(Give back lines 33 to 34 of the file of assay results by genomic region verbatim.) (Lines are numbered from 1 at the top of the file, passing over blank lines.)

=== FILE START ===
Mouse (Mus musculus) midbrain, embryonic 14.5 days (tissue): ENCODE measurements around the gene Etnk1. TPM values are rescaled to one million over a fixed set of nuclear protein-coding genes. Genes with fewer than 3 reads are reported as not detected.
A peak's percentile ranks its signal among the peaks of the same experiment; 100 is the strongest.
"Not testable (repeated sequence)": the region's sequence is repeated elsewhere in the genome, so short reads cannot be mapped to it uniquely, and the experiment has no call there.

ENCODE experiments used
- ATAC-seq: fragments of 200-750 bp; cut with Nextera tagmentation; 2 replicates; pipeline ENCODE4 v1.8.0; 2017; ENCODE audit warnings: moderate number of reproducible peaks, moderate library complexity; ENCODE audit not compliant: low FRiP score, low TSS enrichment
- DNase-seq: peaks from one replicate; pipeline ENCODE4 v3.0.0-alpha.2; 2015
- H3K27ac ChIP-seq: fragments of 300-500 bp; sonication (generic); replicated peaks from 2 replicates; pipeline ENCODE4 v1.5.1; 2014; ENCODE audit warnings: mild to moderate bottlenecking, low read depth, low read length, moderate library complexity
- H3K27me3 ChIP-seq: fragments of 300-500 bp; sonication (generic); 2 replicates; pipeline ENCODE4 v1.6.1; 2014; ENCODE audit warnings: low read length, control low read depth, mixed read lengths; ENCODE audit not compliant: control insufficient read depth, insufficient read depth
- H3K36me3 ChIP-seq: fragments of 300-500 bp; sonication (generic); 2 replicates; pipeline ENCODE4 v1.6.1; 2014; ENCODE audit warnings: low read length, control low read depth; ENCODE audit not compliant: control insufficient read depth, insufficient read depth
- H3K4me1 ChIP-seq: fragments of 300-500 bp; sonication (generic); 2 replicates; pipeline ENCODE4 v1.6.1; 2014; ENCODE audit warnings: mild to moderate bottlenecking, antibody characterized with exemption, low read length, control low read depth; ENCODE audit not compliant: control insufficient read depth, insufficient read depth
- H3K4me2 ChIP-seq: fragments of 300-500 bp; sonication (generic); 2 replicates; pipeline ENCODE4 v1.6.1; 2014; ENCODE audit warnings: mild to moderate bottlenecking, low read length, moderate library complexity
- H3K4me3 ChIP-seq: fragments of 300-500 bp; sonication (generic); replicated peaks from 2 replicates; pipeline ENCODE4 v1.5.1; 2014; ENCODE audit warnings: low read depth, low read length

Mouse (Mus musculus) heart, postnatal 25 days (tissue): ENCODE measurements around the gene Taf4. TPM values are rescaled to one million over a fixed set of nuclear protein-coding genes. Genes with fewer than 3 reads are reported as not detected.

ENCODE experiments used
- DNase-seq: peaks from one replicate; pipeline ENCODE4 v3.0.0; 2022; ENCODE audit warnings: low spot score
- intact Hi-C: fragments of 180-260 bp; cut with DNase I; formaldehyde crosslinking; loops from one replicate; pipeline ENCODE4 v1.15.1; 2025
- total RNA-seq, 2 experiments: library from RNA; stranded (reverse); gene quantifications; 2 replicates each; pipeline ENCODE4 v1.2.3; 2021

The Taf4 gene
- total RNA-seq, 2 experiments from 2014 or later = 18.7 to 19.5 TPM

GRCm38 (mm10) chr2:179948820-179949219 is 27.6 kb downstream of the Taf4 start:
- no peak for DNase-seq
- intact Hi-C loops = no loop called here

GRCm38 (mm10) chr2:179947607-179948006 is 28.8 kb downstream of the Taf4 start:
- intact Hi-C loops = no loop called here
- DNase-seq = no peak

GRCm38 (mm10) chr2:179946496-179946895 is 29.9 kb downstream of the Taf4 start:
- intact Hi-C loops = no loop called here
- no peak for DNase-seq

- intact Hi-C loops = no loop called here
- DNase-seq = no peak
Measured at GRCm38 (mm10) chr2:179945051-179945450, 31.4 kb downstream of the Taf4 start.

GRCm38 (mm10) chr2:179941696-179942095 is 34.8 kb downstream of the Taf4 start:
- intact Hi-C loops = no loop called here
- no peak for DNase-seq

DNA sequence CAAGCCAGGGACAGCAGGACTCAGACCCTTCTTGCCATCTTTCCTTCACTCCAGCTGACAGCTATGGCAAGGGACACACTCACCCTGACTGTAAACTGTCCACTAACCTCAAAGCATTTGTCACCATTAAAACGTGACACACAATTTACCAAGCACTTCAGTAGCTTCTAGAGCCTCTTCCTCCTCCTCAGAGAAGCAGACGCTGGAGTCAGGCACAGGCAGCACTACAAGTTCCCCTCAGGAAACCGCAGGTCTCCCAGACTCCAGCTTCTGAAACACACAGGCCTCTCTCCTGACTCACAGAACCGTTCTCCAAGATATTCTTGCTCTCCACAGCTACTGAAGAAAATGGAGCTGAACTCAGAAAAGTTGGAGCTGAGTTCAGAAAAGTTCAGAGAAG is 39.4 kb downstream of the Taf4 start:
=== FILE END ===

- intact Hi-C loops = no loop called here
- no peak for DNase-seq